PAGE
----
Selecting a Search Marketing Firm: What you should ask.

What makes a good Search Marketing Firm?

As a business owner, CMO or Marketing Director, the choice of a Search Marketing Firm will be one of your most important decisions.  In order to fully realize the benefits of Search Marketing, it is crucial to understand what role Search Marketing will play in your organization and choose a service provider that supports this role.

What is the focus of the Firm?

It is very important to understand what the prospective service provider specializes in.  Lately, it seems that everyone is getting into Search Marketing.  There are hosting companies, web design firms, web development shops and traditional agencies all trying to get a piece of the market.  It is often the case that no firm can do it all, or at least not do it all well.   It is best to choose a firm that specializes in Search Marketing.  There is no strong argument for using your web developer or your hosting company for your paid search management to keep it under one roof.  The worst combination is a traditional advertising agency that offers Search Marketing services.  That is like getting heart surgery from your pharmacist, they may have heard about it, maybe even read about it, and may be able to talk the talk, but they don’t do it day in and day out.   No matter what type of firm you are talking to, ask them who will be managing and performing the Search Marketing work.  Is it handled in-house or outsourced to another firm?

How do they view Search Marketing?

Do they believe that one aspect of Search Marketing is more important than the other?  Or do they believe that all initiatives work together and view search holistically?  As you interview service providers it is highly recommended to learn a little about the space.  You don’t have to become an expert, just have some basic knowledge.  Unfortunately there are a lot of charlatan’s and snake oil salesman out there.  By doing an hour or so of prep work on your own, you’ll find it is much easier to avoid many of these scammers.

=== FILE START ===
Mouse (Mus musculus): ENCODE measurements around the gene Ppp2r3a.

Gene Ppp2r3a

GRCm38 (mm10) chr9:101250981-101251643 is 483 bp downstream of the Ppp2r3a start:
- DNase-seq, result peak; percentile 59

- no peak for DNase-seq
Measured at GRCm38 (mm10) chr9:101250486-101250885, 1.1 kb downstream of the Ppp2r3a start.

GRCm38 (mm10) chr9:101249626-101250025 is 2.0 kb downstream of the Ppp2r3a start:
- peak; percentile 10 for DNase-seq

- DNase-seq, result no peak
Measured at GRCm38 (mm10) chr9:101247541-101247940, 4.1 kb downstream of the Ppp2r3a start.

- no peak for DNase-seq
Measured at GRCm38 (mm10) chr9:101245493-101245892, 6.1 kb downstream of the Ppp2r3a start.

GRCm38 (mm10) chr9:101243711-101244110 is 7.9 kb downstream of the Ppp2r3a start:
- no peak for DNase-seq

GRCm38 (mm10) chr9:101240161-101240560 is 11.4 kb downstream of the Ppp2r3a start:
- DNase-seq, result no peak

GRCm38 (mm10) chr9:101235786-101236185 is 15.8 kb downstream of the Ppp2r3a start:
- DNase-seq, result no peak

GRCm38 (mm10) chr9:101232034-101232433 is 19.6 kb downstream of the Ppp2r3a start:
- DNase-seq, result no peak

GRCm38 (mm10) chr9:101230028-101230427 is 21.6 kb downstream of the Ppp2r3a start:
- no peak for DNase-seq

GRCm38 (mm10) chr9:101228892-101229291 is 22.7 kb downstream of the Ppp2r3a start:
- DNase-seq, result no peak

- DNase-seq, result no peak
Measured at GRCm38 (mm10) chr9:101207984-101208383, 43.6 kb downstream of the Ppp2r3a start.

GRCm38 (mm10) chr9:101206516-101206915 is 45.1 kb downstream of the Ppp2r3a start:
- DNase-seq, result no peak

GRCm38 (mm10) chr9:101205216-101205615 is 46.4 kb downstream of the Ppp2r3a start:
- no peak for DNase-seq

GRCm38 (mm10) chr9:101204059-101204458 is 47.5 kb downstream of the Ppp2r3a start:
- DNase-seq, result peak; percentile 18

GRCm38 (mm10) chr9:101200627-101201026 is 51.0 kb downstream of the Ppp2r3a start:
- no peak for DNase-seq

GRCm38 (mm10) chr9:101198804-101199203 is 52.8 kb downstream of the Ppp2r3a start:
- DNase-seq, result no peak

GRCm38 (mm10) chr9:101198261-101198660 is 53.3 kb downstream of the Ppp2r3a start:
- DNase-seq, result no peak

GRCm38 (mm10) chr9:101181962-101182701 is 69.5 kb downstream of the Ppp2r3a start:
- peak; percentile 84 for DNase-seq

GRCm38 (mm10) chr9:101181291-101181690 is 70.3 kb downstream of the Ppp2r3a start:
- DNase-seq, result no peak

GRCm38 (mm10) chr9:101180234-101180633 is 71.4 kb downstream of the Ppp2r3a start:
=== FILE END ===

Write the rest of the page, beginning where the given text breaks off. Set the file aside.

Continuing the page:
What are their Search Engine Optimization tactics?

White Hat or Black Hat?  Learn this terminology, especially if your company’s reputation and long term success are important.  Basically White Hat SEO Firms play by the rules of the search engines and understand the uncertainty involved in playing by the rules.  Black Hat SEO Firms will tout quick and/or guaranteed results.  Never has it been more accurate that “If it seems too good to be true, it probably is.”  Black Hat SEO Firms stretch the rules and manipulate them often to the eventual detriment of their clients.  There is nothing wrong with preferring the Black Hat Route, it does work, usually, but not for long.  Getting banned from Google is real, and blaming it on an SEO firm will not get any sympathy or get you back in.  Make sure you know which side of the fence they are on.

What is their Paid Search Pitch?

Are they guaranteeing clicks, traffic or sales?  Ask how.  Beware of the “We have a relationship with Google”.  I get cold calls on my cell phone from firms claiming this all the time; some of the pitches are quite smooth.  If they had a relationship with Google they wouldn’t be talking to you or offering services, they would be using their relationship for their own benefit.  Saying they know a guy at Google is like knowing a guy at the Lottery Commission.  It is common for an agency to have a Rep at Google, we do too, but that does not in any way indicate an inside track or special arrangement.  Beware the Google Partners or Resellers claim; that means they make a cut off your Paid Search spend.

Do they stress bid management and special software as their competitive edge?  While this was the answer many years ago, times have changed.  Every major Paid Search venue uses some variation of a quality score and smart pricing.  This means that the entire campaign from keyword to landing page needs to be tested and managed, not just the bids.

If fact, the bids are pretty much the least important factor since they are derivative of the account performance as a whole.  Google made $16.4 billion last year from people clicking on ads.  They don’t care if you bid a million dollars a click; if your account has low relevancy to the search term your ad won’t show. If you have a significant spend budget in a highly competitive and fast moving niche there can be a benefit to bid management tools, but only as an enhancement to active management, not a replacement.

And another thing; taking Google or Yahoo! or MSNs advice on how to manage a campaign, or worse yet having them manage the campaign is like having the IRS do your taxes.  Enough said.

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